Camp Cover
Title: Camp
Author: Heat: PG-12
Genre(s): Romance Contemporary
Tropes: Opposites Attract
Tags: #ownvoices American chosen family gay jewish korean love interest lgbtq lies m-m musical theatre ownvoices gay queer summer camp summer romance strained family relationships teenagers theatre young adult 
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Synopsis from the Creator:

From the author of the acclaimed Jack of Hearts (and other parts) comes a sweet and sharp screwball comedy that critiques the culture of toxic masculinity within the queer community.
Sixteen-year-old Randy Kapplehoff loves spending the summer at Camp Outland, a camp for queer teens. It's where he met his best friends. It's where he takes to the stage in the big musical. And it's where he fell for Hudson Aaronson-Lim -- who's only into straight-acting guys and barely knows not-at-all-straight-acting Randy even exists.
This year, though, it's going to be different. Randy has reinvented himself as 'Del' -- buff, masculine, and on the market. Even if it means giving up show tunes, nail polish, and his unicorn bedsheets, he's determined to get Hudson to fall for him.
But as he and Hudson grow closer, Randy has to ask himself: How much is he willing to change for love? And is it really love anyway, if Hudson doesn't know who he truly is?

Review: Camp, by L.C. Rosen

[fa icon="calendar"] Jun 2, 2020 9:45:00 AM / by Andrea

Reading this book really felt like being on camp. Lockdown had just been enforced when I received an advance review copy, so the days were strange and stressful, but the experience of climbing into bed to see what Randy and his (Incredible! Amazing!) friends were up to brought me so much joy.

Camp Outland is a literal queer oasis. There’s an inclusive, encouraging vibe from camp counselors and fellow campers. Randy’s dorm-mates share sparkly nail polish, wear spectacular clothes, sing and dance to show-tunes every morning while getting dressed! In that sense, Camp is dreamlike. In every other sense, it’s still very much camp. Almost too accurate a depiction of camp. I had actual flashes back to my high school camp days, finding myself nostalgic for the watery lasagna, desperately awkward moments with crushes during pool time, and mid-afternoon outfit changes while air-drying our hair before dinner.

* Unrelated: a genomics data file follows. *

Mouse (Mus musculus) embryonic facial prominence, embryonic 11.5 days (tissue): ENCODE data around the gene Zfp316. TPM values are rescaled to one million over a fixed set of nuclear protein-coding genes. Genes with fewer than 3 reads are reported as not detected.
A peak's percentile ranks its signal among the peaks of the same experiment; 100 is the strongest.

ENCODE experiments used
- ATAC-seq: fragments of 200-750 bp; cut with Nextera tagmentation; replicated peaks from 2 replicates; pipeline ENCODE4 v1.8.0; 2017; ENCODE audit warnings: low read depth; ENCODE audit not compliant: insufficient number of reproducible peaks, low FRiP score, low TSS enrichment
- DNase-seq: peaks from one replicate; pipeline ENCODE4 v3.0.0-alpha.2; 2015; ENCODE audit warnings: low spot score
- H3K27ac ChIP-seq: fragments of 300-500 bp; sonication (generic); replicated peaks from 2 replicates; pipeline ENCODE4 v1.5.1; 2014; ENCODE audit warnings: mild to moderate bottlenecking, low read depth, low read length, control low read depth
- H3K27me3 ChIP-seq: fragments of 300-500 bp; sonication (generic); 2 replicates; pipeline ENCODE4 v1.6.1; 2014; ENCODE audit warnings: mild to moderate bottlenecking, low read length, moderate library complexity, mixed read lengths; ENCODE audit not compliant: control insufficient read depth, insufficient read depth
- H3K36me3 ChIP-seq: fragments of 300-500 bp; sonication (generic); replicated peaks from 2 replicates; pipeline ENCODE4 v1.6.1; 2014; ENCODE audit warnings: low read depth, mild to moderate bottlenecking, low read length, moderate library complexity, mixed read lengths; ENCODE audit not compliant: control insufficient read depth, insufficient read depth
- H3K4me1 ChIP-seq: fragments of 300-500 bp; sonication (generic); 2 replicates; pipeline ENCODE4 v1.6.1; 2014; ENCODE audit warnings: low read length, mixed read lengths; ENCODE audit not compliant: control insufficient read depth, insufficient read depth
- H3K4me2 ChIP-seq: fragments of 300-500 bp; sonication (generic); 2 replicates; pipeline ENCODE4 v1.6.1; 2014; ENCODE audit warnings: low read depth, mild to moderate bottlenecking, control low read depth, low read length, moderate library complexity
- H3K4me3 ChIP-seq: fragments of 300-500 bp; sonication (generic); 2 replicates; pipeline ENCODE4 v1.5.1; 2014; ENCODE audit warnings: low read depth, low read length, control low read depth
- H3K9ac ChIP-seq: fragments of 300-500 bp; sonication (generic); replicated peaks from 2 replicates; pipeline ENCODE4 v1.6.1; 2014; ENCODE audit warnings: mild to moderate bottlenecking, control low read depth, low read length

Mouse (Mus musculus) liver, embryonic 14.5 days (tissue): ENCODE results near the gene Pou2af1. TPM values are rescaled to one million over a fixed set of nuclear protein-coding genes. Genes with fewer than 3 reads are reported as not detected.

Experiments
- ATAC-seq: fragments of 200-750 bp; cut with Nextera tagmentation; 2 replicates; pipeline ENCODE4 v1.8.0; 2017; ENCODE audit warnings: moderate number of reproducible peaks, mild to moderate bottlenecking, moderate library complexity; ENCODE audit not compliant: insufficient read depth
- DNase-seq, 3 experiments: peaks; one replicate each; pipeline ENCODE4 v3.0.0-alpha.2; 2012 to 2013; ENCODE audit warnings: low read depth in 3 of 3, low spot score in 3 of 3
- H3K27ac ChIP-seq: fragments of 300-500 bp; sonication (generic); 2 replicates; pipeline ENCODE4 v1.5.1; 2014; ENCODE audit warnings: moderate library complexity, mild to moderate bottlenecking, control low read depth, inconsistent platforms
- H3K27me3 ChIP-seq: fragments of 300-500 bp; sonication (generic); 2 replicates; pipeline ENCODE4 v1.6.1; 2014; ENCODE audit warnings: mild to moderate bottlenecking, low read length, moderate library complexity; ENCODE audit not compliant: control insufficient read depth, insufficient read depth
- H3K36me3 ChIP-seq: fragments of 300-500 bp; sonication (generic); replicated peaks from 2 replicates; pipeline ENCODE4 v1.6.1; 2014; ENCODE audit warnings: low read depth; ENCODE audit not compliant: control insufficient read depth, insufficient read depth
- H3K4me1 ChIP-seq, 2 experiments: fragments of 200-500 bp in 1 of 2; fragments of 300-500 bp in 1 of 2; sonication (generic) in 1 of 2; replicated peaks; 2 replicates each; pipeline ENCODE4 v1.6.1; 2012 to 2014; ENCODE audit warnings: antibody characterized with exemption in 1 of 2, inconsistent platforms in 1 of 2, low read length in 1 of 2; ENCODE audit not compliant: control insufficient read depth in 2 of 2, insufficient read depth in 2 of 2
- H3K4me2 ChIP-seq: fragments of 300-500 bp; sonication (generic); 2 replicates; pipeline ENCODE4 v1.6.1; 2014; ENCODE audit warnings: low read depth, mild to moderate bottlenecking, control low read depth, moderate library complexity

A surprising thing, which speaks to the camp spirit at Camp Outland, is that there was no making fun of Randy, no snide remarks, no sabotaging the plan for Hudson to like him. Everyone had a wonderful ‘This is what he wants, so we’ll support it’ attitude. The result is a story that leaves room for a series of real discussions, exploring topics like toxic masculinity and performative gender expression in a way that I think teenagers would appreciate reading. The predicament is exactly as the blurb explains. What was unexpected is that the situation doesn’t always feel black-and-white. Randy has a bunch of great conversations with his best friends, his dorm, and camp counselors at various stages of this charade, and they all offer perspective, advice, and unconditional love while he navigates the blossoming romance.

And then... Hudson. Hudson is TRULY a problematic fave. I felt conflicted and uncomfortable about how the book would end, because he says some hurtful and (in my opinion) unforgivable things. But being immersed in my high school flashbacks reminded me that this is YA! When I was on those camps, I borderline idolized the boys I liked, knowing just a handful of facts about them, glossing over all kinds of things, and I loved every minute of it. It didn’t have to be wrapped up in a perfect ribbon that checks all the boxes. Having a crush and getting the guy? Being the person the ‘playboy’ chooses to actually date? That’s it. That’s camp romance, baby! It’s young love; you’ve gotta go all-in for the whole shebang. That’s Randy’s whole thing. And so I did! I hope you do, too.

The book isn't perfect, however. Randy is Jewish and white, Hudson is Korean (both his parents came from Korea to America as kids) but it's like, a forgettable fact, like I literally forgot about it even while reading the notes I made. It's mentioned in the middle of a line where Randy tells us about how "we were late to the meeting because making out, but we did talk a little bit so I feel like I'm making progress, like now I know his parents names and jobs and that they both came over from Korea, and his dad's great-grandparents fled pogroms in the Ukraine" (which is a very intense thing to just throw out in the middle a makeout.) As for Randy, he is white and Jewish, as is the author.

Overall, if you have ever wished for a queer summer camp, or been so heart-eyes-emoji over someone that you could not see past the seriousness of wanting them to be your boyfriend: Get. This. Book. It’s a wonderland of excellent, supportive queer people, and it will give you camp crush feels!

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Content Warnings: internalized homophobia, mentions of bullying that happened back home, homophobic slurs (used by Hudson, at Randy), Hudson’s parents are mean, homophobic and conditionally accepting of him being gay, flashbacks to Hudson grieving his grandmother’s death, mention of the pogroms
 
Andrea received an advance copy of this book from the publisher for review via NetGalley.
 

Topics: review